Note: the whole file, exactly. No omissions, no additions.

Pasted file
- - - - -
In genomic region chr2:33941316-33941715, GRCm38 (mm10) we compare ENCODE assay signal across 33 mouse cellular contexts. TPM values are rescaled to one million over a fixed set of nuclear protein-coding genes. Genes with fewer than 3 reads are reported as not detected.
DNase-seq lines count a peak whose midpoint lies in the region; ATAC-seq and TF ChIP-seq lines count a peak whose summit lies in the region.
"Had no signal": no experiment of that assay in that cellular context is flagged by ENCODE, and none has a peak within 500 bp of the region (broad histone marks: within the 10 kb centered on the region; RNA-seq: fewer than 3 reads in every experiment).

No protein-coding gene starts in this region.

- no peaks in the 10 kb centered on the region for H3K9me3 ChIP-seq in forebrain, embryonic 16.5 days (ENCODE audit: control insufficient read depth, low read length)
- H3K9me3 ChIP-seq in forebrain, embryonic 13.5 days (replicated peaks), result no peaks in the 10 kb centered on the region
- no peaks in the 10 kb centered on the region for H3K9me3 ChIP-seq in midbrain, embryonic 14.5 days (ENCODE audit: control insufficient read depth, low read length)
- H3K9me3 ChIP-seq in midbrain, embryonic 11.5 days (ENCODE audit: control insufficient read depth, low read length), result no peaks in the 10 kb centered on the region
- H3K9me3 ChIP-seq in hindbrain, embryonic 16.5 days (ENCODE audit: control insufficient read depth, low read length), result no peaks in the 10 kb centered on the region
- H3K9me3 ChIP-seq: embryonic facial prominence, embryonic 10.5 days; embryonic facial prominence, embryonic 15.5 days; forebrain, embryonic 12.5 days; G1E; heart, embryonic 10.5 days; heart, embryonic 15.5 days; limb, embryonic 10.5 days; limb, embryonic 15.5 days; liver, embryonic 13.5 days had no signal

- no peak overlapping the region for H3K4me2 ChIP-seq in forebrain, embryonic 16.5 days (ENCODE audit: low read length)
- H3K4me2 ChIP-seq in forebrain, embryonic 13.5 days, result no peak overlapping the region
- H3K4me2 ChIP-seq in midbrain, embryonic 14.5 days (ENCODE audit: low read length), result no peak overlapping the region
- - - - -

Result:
In genomic region chr2:33941316-33941715, GRCm38 (mm10) we compare ENCODE assay signal across 33 mouse cellular contexts. TPM values are rescaled to one million over a fixed set of nuclear protein-coding genes. Genes with fewer than 3 reads are reported as not detected.
DNase-seq lines count a peak whose midpoint lies in the region; ATAC-seq and TF ChIP-seq lines count a peak whose summit lies in the region.
"Had no signal": no experiment of that assay in that cellular context is flagged by ENCODE, and none has a peak within 500 bp of the region (broad histone marks: within the 10 kb centered on the region; RNA-seq: fewer than 3 reads in every experiment).

No protein-coding gene starts in this region.

- no peaks in the 10 kb centered on the region for H3K9me3 ChIP-seq in forebrain, embryonic 16.5 days (ENCODE audit: control insufficient read depth, low read length)
- H3K9me3 ChIP-seq in forebrain, embryonic 13.5 days (replicated peaks), result no peaks in the 10 kb centered on the region
- no peaks in the 10 kb centered on the region for H3K9me3 ChIP-seq in midbrain, embryonic 14.5 days (ENCODE audit: control insufficient read depth, low read length)
- H3K9me3 ChIP-seq in midbrain, embryonic 11.5 days (ENCODE audit: control insufficient read depth, low read length), result no peaks in the 10 kb centered on the region
- H3K9me3 ChIP-seq in hindbrain, embryonic 16.5 days (ENCODE audit: control insufficient read depth, low read length), result no peaks in the 10 kb centered on the region
- H3K9me3 ChIP-seq: embryonic facial prominence, embryonic 10.5 days; embryonic facial prominence, embryonic 15.5 days; forebrain, embryonic 12.5 days; G1E; heart, embryonic 10.5 days; heart, embryonic 15.5 days; limb, embryonic 10.5 days; limb, embryonic 15.5 days; liver, embryonic 13.5 days had no signal

- no peak overlapping the region for H3K4me2 ChIP-seq in forebrain, embryonic 16.5 days (ENCODE audit: low read length)
- H3K4me2 ChIP-seq in forebrain, embryonic 13.5 days, result no peak overlapping the region
- H3K4me2 ChIP-seq in midbrain, embryonic 14.5 days (ENCODE audit: low read length), result no peak overlapping the region